invasive pine tree cbd

December 15, 2021 By admin Off

Grön’s making a breakthrough with a new line of chocolate bars that are infused with natural CBD derived from the bark of an invasive pine tree. Like Vitamin C, CBD comes from many natural sources, and this is one of the first products on the market to isolate the CBD molecule without cannabis or hemp.

The only thing you taste in their bars is the chocolate itself. No funk, no aftertaste; just some of the most delicious chocolate you will ever eat with the bonus of 100 milligrams of pure CBD.

Grön is one of Oregon’s largest and most forward-thinking cannabis confectioners, and their new CBD line is no exception. All of their products are hand-crafted, fair trade and locally sourced. They are always mindful of the environmental, social and economic impact of their ingredients. It’s not enough for Grön to make great chocolate; they insist on taking care of the purveyors who help make it all possible.

The commercial forest plantations cover an area of 118 000 ha, of which 68 percent is planted with pines. Among the pines, Pinus patula constitutes 61 percent; P. taeda, 22.8 percent, P. elliottii, 10 percent; P. kesiya, 2 percent; and P. oocarpa, 0.2 percent. The remaining 32 percent is under hardwood, namely Eucalyptus grandis, E. cloeziana and Acacia mearnsii . Acacia mearnsii occupies an area of 11 400 ha, which is 30.2 percent of the area planted with hardwoods. All the species used in commercial forestry are exotics as the country’s only softwood conifer, Widdringtonia nodiflora, which occurs in small quantities, was found to be slow growing. Besides species introduction for commercial forestry, there were also significant introduction of species for other purposes such as fruit, amenities, ornamental, windbreaks, shade, fodder and agroforestry. There were also accidental introductions in which some tree species were introduced without defined purpose. Some of these introduced species naturalized in their new environment, and some are invading new areas.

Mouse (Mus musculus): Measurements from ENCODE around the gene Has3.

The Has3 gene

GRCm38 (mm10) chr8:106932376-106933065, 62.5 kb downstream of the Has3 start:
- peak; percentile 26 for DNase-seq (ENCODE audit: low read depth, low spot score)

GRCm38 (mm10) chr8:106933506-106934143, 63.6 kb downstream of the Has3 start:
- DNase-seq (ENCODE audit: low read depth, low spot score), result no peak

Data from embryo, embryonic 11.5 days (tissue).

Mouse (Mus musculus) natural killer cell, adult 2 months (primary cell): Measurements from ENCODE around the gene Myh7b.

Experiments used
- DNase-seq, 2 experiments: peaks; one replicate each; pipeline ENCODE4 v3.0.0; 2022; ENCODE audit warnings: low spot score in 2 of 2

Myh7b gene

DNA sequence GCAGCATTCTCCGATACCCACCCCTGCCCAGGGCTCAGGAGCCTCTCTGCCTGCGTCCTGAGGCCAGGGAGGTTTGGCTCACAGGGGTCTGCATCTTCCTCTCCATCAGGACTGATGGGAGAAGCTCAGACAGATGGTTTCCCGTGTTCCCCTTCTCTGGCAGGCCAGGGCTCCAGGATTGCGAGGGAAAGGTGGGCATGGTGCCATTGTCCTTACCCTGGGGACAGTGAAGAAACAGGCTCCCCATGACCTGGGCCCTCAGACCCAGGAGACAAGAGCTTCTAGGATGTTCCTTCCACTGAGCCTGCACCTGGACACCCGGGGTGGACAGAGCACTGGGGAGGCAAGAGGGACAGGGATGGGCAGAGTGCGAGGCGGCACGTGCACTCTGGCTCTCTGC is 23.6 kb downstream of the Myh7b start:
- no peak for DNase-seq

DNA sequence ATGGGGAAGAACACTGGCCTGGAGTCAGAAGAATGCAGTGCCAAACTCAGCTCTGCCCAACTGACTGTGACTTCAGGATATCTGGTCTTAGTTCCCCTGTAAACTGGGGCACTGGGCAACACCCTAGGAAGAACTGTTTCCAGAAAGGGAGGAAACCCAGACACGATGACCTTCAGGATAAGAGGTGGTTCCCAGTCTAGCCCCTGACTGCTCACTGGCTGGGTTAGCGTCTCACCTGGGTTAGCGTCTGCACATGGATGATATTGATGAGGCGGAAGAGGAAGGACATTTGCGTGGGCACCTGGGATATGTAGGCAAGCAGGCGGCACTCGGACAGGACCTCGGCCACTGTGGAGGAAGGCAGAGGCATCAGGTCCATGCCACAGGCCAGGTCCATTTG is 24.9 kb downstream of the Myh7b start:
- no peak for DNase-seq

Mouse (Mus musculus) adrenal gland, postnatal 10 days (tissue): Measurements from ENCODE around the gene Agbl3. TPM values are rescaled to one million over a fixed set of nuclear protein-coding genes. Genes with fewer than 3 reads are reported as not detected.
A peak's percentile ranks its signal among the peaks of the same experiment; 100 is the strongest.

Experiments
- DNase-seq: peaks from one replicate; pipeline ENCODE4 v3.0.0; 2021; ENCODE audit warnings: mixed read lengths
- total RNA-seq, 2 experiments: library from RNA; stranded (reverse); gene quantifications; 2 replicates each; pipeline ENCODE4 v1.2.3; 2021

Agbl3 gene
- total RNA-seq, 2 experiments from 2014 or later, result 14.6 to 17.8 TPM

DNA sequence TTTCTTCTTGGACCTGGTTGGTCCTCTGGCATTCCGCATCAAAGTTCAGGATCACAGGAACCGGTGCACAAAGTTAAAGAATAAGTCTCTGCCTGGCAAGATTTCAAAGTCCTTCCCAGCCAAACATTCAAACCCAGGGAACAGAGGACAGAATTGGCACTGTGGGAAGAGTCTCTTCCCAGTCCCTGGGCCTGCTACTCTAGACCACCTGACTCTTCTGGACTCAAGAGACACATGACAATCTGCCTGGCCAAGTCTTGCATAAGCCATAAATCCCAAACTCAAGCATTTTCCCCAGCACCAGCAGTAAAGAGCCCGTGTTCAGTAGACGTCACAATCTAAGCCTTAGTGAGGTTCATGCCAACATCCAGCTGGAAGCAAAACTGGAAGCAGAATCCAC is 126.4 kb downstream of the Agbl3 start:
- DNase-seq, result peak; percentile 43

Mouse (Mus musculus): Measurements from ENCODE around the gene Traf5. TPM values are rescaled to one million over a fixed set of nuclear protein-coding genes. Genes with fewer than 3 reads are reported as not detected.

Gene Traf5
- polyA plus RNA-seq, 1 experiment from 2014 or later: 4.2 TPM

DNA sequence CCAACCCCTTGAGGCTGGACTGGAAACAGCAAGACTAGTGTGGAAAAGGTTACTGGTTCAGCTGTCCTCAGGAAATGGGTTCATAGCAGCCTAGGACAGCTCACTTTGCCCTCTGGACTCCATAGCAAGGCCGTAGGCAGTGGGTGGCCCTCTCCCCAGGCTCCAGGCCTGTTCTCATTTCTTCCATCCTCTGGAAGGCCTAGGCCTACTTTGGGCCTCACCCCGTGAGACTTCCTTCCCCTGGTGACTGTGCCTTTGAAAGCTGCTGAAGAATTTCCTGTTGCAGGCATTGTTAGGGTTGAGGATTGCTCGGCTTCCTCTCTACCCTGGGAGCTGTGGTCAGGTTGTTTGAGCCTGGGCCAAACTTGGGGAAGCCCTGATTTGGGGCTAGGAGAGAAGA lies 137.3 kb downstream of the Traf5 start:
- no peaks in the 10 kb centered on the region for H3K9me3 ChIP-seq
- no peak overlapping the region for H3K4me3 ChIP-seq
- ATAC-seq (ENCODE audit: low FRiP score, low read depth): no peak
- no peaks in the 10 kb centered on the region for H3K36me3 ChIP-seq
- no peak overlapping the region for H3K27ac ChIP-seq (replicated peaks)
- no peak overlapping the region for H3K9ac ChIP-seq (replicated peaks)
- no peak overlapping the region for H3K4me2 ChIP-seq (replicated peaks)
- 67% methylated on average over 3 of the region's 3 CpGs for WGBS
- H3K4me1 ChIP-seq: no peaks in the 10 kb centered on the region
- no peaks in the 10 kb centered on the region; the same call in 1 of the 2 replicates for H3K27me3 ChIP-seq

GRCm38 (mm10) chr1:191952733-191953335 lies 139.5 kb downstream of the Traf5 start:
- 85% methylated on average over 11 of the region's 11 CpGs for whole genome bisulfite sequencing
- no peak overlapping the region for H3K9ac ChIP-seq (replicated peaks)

1. Increases the biomass 2. Increases litter fall 3. Changes nutrient chemistry in lowland fynbos. 4. Changes seed dispersal dynamics 5. Increases the biomass 6. Changes size and distribution of fuel 7. Decreases moisture content resulting in change in fire regime 8. Attrition of seed banks of native plants in dense stands over time.

1. Out-competes native trees 2. Dense stands limit options for fire management 3. Decreases stream flow.

Zimbabwe is still fairly wooded, with 66 percent of the country’s land area being under some form of woodland cover (Nyoka and Musokonyi, 2002). Only 27 percent is under cultivation, with the remainder being under other forms, such as grasslands, exotic plantations and settlements. The country has two major phyto-regions namely Flora Zambesiaca and the afromontane. The Flora Zambesiaca comprises five major woodland types, namely Miombo, Mopane, Teak, Acacia and Terminalia-Combretum. These woodlands are believed to contain up to 8 500 species, with 4 600 being endemic. The major genera constituting the endemic species include Bolusanthus , Cleistochlamys , Colophospermum , Diplorhynchus , Pseudolachnostylis and Viridivia . The afromontane phyto-region is scattered along the eastern highlands, which forms the country’s eastern border with Mozambique. Most of the exotic plantations of pines, gums and wattle are in the eastern highlands. The woodlands provide commercial timber, mainly for furniture, local construction poles, fuelwood, fruits, livestock browse and fodder, medicines and shelter for other fauna and flora.